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  • bacteria turn carbon into fuel

    GM Bacteria Turn Carbon Dioxide into Biofuel

    In a twist on the classic “microbes that turn shit into petrol“, researchers at MIT have developed a bacterium that turns carbon dioxide into a direct substitute for gasoline. When deprived of certain nutrients, the soil bacterium Ralstonia eutropha goes into hoarder mode, shoring up its carbon stores in anticipation of leaner times. The complex carbon polymers that the bacteria store happen to be very similar to petroleum-based plastics, a coincidence that wasn’t lost on the scientists.

    By tweaking the microbe’s genome and adding genes from other organisms, the team was able to create a bacterium that makes isobutanol rather than plastic. The researchers are currently focusing on figuring how to manipulate the bacteria to use atmospheric carbon dioxide as a source, although it could feasibly be made to use agricultural or municipal waste. As if turning a greenhouse gas back into fuel isn’t benefit enough, Ralstonia eutropha, unlike other microbes engineered to produce gas, continually excrete fuel and so don’t need to have be destroyed in order to extract the chemical. The scientists hope these microbial factories may one day compete with the ethanol industry as the primarily source of biofuel.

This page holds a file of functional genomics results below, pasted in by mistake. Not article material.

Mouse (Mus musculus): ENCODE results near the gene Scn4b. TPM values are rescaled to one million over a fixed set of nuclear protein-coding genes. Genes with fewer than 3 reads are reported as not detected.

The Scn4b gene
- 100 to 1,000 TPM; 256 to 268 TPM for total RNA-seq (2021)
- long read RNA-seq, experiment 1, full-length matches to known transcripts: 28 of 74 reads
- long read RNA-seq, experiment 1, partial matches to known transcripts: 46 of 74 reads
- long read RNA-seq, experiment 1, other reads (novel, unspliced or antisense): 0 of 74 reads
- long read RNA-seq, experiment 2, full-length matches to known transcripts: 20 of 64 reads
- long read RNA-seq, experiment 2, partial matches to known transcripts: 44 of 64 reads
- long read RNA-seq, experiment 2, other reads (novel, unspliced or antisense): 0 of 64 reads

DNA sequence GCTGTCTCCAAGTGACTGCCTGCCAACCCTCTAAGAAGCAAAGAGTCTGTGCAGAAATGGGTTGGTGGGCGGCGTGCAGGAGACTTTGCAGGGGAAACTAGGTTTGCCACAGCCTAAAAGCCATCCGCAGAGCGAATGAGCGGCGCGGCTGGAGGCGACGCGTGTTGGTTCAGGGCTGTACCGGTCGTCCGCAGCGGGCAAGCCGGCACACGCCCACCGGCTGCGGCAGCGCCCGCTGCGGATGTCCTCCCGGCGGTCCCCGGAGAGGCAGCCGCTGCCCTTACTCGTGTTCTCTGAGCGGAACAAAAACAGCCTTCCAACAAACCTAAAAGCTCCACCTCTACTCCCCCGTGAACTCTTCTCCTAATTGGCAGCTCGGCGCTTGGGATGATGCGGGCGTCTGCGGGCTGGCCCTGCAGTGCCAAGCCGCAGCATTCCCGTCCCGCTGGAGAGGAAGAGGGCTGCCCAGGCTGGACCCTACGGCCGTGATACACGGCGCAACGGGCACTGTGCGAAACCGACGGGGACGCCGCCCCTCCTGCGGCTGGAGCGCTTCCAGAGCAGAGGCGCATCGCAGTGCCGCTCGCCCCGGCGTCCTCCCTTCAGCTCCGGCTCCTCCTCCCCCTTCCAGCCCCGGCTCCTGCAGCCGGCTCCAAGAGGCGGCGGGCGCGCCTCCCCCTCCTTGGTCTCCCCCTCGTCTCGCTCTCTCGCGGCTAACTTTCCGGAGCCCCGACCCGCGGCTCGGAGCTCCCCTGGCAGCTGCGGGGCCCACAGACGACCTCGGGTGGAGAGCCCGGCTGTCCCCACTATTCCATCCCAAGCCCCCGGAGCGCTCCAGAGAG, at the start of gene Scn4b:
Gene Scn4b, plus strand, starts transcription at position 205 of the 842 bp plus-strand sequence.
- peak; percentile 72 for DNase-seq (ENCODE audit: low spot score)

Via MIT.

  • YouTube Preview Image

    Dan Barber on the Ultimate Fish Farm

    Chef Dan Barber discusses a dilemma facing many chefs today: how to keep fish on the menu? With impeccable research and deadpan humor, he chronicles the discovery of a unique open-ended and utmost sustainable fish farm in Spain.
    Idea worth spreading: Embrace complexity and guide its growth.

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  • PigsBladder

    Bio-engineered Football

    With the knowledge that footballs were once made of pig’s bladder and that in 2006 the first artificial bladder was transplanted into a patient, artist John O’Shea designed the first bio-engineered football made of lab grown pig’s bladder.

    He harvested animal cells from abattoir waste, used rapid prototyping and very precise tissue engineering to create a modern version of the medieval football.

    O’Shea hopes his ‘super-football,’ will encourage audiences to consider the importance science plays in our daily lives. Pig’s Bladder Football will be presented at the Abandon Normal Devices festival between 30 August – 7 September.

    Via DesignWeek

  • elephantiiasis_530_

    IKEA Lamp Catches Elephantiasis Virus